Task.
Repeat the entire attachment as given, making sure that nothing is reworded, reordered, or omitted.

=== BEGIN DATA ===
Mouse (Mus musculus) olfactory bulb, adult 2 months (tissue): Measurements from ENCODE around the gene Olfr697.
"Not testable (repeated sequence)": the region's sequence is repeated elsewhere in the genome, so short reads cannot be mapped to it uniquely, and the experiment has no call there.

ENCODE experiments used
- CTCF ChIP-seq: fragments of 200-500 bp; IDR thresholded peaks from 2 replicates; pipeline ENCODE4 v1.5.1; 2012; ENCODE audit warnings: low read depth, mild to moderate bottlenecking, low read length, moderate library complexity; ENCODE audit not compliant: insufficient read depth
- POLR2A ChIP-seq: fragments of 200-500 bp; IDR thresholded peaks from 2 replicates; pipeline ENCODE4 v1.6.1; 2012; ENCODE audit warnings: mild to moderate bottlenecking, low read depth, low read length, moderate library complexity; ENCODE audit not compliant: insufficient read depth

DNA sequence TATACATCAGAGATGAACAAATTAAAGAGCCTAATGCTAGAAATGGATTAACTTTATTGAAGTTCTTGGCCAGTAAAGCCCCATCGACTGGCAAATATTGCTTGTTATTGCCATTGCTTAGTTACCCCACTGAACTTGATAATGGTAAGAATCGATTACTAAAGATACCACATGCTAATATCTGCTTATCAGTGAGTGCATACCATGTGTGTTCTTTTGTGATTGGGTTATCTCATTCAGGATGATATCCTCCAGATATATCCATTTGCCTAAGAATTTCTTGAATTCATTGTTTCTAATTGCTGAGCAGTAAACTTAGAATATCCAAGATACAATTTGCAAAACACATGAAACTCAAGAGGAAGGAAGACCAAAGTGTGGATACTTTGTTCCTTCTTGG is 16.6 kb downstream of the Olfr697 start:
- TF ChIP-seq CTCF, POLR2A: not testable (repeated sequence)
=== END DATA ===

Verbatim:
Mouse (Mus musculus) olfactory bulb, adult 2 months (tissue): Measurements from ENCODE around the gene Olfr697.
"Not testable (repeated sequence)": the region's sequence is repeated elsewhere in the genome, so short reads cannot be mapped to it uniquely, and the experiment has no call there.

ENCODE experiments used
- CTCF ChIP-seq: fragments of 200-500 bp; IDR thresholded peaks from 2 replicates; pipeline ENCODE4 v1.5.1; 2012; ENCODE audit warnings: low read depth, mild to moderate bottlenecking, low read length, moderate library complexity; ENCODE audit not compliant: insufficient read depth
- POLR2A ChIP-seq: fragments of 200-500 bp; IDR thresholded peaks from 2 replicates; pipeline ENCODE4 v1.6.1; 2012; ENCODE audit warnings: mild to moderate bottlenecking, low read depth, low read length, moderate library complexity; ENCODE audit not compliant: insufficient read depth

DNA sequence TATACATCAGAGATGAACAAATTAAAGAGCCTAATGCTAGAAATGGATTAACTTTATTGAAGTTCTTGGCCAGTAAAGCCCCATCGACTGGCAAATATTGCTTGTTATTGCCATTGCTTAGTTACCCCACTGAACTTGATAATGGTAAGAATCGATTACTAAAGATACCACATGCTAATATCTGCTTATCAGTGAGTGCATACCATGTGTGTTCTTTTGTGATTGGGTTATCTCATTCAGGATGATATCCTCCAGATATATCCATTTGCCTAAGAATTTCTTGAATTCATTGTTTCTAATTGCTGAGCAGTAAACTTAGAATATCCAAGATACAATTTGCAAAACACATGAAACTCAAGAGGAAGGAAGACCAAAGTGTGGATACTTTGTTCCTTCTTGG is 16.6 kb downstream of the Olfr697 start:
- TF ChIP-seq CTCF, POLR2A: not testable (repeated sequence)